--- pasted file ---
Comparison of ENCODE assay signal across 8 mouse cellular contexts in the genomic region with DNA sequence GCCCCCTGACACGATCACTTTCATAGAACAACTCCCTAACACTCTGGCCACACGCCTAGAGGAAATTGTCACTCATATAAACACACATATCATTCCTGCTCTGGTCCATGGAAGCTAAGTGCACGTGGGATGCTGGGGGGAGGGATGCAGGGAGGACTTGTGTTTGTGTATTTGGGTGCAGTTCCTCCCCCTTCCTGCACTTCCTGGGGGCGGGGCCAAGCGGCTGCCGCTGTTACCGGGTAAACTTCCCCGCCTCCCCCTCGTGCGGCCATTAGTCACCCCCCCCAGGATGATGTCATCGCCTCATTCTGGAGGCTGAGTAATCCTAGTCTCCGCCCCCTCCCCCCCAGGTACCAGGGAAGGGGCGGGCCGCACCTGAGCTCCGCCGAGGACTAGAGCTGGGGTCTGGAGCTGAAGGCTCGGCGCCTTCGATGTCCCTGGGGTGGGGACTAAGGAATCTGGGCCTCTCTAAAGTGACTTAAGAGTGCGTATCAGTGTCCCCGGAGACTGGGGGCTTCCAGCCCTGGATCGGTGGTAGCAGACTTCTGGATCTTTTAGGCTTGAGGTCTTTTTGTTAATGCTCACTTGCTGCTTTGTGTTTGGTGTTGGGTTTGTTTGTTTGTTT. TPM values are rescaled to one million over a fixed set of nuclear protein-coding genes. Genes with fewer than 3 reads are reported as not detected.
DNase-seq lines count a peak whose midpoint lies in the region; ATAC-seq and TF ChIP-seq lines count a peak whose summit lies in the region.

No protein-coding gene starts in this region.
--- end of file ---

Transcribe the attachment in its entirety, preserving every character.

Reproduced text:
Comparison of ENCODE assay signal across 8 mouse cellular contexts in the genomic region with DNA sequence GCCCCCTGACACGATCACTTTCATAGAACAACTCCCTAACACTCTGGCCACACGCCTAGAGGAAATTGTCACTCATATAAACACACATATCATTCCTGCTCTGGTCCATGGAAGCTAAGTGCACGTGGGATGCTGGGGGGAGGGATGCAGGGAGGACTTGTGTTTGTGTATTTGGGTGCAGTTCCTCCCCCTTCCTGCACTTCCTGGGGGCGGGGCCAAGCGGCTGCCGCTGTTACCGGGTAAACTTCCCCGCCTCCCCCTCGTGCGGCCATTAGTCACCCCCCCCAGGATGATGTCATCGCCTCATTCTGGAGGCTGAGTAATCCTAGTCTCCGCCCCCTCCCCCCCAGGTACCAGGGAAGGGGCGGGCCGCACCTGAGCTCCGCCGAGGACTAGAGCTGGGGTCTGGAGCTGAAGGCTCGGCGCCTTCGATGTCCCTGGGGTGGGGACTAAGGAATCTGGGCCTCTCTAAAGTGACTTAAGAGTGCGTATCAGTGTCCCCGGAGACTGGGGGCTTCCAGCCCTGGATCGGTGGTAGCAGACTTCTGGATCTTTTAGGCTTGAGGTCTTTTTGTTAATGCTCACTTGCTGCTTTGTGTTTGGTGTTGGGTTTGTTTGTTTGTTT. TPM values are rescaled to one million over a fixed set of nuclear protein-coding genes. Genes with fewer than 3 reads are reported as not detected.
DNase-seq lines count a peak whose midpoint lies in the region; ATAC-seq and TF ChIP-seq lines count a peak whose summit lies in the region.

No protein-coding gene starts in this region.